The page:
The real cost of our technology
18 December 2019 | Written by Alberto Laratro
The secret behind the functioning of our smartphones, computers and electronic devices is in the rare earths and in the hands of those who extract these materials
Apple, Alphabet, the company that’s behind Google, Microsoft, Tesla and Dell, all companies connected to the technological world, have been denounced for aiding child labor by International Rights Advocates, (IRA), an organization that defends the rights of those who do not have the means to do it themselves, in fact, the organization represents fourteen parents of children forced to work in mines in the Democratic Republic of the Congo (DRC) to extract cobalt, one of the raw materials that feed global technology industry.
Cobalt is a fundamental element in the production of modern electronic devices. Its two main uses, in fact, are in the creation of integrated circuits and in being used as cathodes in lithium batteries. The problem with this element is its extraction: the largest deposits are located in the Democratic Republic of the Congo, which supply 60% of the cobalt needed by the global electronics industry, and according to an estimate by UNICEF in one of the largest mines, that of Katanga, more than 40 thousand children work. And the situations in the other mining areas seems to be not too different.
The accusation. The five giants of the tech world are not accused of making children work in the mines but of knowingly taking advantage of this artisan extraction system in the DRC. The extractions, in fact, would be carried out primitively by digging narrow tunnels with rudimentary means and without safety, which leads to many accidents and the death or wounding of several children, in addition to clearly defrauding them of the possibility of going to school and securing a education.
Apple’s answer. Among the companies accused for now only Dell and Apple have issued statements: a spokesman for the giant of Cupertino told Futurism that the company is committed to responsibly sourcing raw materials for its products and that it has set strict standards for suppliers. “In 2014 – he underlined – we were the first to start mapping our cobalt supply chain to the mines and since 2016 we have published a complete list of our cobalt refiners, 100% of which participate in independent third-party audits. If a refiner is unable or unwilling to meet our standards – the spokesman concluded – it will be removed from our supply chain. In 2019 we removed 6 cobalt refineries “.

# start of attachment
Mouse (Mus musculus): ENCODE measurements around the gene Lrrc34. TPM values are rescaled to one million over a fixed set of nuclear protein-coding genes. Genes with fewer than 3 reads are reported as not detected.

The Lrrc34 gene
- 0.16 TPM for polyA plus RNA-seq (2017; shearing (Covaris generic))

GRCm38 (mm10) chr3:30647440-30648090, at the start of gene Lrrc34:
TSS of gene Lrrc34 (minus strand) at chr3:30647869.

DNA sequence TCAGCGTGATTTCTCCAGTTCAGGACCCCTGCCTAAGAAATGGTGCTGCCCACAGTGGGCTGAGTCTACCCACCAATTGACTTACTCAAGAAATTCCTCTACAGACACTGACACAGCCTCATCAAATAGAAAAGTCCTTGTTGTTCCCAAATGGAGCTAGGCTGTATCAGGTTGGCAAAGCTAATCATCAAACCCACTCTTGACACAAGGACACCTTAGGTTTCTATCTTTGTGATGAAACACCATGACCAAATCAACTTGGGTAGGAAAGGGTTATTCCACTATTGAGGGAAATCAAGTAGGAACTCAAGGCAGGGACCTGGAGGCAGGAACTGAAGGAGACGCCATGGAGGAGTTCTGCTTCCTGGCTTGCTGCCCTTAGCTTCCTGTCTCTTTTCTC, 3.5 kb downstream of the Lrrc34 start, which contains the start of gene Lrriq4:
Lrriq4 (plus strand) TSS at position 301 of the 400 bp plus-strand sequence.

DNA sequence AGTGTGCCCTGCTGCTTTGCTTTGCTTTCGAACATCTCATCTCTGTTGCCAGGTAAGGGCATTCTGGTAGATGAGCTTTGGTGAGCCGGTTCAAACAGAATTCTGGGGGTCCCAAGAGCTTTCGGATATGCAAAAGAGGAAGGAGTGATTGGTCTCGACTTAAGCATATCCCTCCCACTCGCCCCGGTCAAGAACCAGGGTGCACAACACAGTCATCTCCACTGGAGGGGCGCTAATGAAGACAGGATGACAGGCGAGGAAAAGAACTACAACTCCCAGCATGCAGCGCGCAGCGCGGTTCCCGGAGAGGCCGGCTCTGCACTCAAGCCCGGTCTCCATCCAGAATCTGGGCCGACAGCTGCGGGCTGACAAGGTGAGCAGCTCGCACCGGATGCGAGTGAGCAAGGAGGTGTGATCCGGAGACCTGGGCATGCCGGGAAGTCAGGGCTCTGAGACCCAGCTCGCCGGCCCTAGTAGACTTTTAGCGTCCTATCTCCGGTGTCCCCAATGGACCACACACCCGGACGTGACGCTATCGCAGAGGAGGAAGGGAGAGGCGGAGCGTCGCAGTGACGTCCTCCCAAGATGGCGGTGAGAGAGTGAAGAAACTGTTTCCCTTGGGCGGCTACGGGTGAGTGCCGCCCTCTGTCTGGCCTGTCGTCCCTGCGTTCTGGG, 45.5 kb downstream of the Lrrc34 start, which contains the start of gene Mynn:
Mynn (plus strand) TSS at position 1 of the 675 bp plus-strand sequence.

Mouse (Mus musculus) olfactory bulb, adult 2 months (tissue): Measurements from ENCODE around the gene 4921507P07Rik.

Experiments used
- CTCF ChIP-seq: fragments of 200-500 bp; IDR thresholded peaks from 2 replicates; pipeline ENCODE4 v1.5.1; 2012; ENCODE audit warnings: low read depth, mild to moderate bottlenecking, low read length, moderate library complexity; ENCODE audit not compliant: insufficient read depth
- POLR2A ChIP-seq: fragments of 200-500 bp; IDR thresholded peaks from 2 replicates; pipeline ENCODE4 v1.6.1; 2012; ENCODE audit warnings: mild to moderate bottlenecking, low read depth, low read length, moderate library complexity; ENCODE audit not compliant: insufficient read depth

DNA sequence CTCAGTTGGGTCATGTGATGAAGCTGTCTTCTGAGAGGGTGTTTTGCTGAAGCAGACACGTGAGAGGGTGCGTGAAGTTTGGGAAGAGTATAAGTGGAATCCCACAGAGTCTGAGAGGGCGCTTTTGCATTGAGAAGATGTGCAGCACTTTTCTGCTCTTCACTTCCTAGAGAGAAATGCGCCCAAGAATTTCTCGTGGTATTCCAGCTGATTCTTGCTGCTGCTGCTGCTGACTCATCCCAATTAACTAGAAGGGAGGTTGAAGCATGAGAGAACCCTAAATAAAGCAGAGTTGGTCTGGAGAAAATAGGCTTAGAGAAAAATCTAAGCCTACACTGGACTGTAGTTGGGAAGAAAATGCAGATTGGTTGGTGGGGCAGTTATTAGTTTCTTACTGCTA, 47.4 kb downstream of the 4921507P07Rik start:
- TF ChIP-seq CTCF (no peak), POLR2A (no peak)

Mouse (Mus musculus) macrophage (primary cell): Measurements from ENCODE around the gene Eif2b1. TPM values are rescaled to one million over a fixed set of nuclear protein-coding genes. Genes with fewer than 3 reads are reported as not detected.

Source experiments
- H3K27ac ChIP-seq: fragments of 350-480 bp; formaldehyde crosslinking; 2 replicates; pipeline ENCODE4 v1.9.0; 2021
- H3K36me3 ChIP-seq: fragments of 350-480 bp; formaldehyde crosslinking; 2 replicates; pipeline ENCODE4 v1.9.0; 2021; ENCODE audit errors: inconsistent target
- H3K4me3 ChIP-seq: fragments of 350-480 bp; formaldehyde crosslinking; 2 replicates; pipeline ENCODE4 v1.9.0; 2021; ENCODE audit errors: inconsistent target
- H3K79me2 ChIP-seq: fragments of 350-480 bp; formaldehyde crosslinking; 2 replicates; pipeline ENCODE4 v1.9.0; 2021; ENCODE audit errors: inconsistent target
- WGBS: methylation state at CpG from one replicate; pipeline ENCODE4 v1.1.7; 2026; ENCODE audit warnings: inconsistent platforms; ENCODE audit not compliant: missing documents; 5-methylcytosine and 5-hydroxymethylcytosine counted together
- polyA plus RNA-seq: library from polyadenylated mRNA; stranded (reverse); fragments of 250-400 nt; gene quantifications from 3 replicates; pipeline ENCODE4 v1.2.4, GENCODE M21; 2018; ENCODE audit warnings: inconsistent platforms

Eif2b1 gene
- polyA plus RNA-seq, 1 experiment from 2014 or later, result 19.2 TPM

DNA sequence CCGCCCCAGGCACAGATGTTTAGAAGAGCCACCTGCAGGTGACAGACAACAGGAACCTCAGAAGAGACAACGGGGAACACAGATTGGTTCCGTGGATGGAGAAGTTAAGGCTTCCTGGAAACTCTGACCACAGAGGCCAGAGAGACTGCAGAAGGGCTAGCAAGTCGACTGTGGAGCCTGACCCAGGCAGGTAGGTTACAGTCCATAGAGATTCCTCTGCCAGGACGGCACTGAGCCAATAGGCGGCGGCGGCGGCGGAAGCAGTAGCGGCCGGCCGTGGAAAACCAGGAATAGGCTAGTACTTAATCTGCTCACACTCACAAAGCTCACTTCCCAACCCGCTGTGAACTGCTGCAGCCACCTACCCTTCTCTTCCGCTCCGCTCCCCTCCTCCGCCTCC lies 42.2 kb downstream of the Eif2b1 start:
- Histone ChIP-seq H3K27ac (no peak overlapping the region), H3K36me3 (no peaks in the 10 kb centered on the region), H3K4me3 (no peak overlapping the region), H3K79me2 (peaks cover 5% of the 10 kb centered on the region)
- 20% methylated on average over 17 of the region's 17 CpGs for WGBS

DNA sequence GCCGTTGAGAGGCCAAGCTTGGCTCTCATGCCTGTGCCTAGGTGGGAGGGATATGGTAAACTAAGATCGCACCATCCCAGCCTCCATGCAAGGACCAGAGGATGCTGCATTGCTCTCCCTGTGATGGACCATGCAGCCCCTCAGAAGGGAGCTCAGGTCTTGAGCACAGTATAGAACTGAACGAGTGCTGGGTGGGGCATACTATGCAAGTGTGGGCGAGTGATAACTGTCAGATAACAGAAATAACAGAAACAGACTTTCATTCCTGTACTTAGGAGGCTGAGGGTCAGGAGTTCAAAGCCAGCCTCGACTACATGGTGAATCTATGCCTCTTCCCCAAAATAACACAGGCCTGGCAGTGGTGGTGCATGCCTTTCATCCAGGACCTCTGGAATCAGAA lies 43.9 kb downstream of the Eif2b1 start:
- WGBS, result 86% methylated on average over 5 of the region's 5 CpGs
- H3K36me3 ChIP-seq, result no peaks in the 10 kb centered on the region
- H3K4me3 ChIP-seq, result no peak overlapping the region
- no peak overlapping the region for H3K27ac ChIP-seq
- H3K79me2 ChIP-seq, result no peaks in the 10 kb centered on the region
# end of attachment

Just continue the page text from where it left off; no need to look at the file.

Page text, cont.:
According to IRA lawyers, however, things are not exactly like this: “Everything is done to confuse the supply chain – said Roger-Claude Liwanga, one of the lawyers behind the accusations – Companies are trying to hide behind numerous intermediaries”. In this regard, the organization’s lawyers would have collected sufficient evidence, including personal testimonies, photos and videos asking for repairs and justice.
The real cost of technology. The problems related to the extraction of the raw materials necessary to make our technology work is not limited only to the Democratic Republic of the Congo: the extraction of rare earth, all those minerals indispensable to build screens, batteries, circuits and other things devices need, it is a thorny field from different points of view.
It is a geopolitical issue, given that 90% of these materials come from China, which therefore has the power to open and close global supplies of rare earths. Moreover, it is an environmental issue, the extraction and refining of these materials is highly polluting and above all they are operations that are carried out in a way that is not very attentive to the environmental impact. It is, of course, also an economic issue, which moves around four trillion dollars a year and finally, but not least, it is a humanitarian issue, as in the Congo, many mines carry out mining operations on the verge of slavery, with very bad working conditions and often exploiting child labor.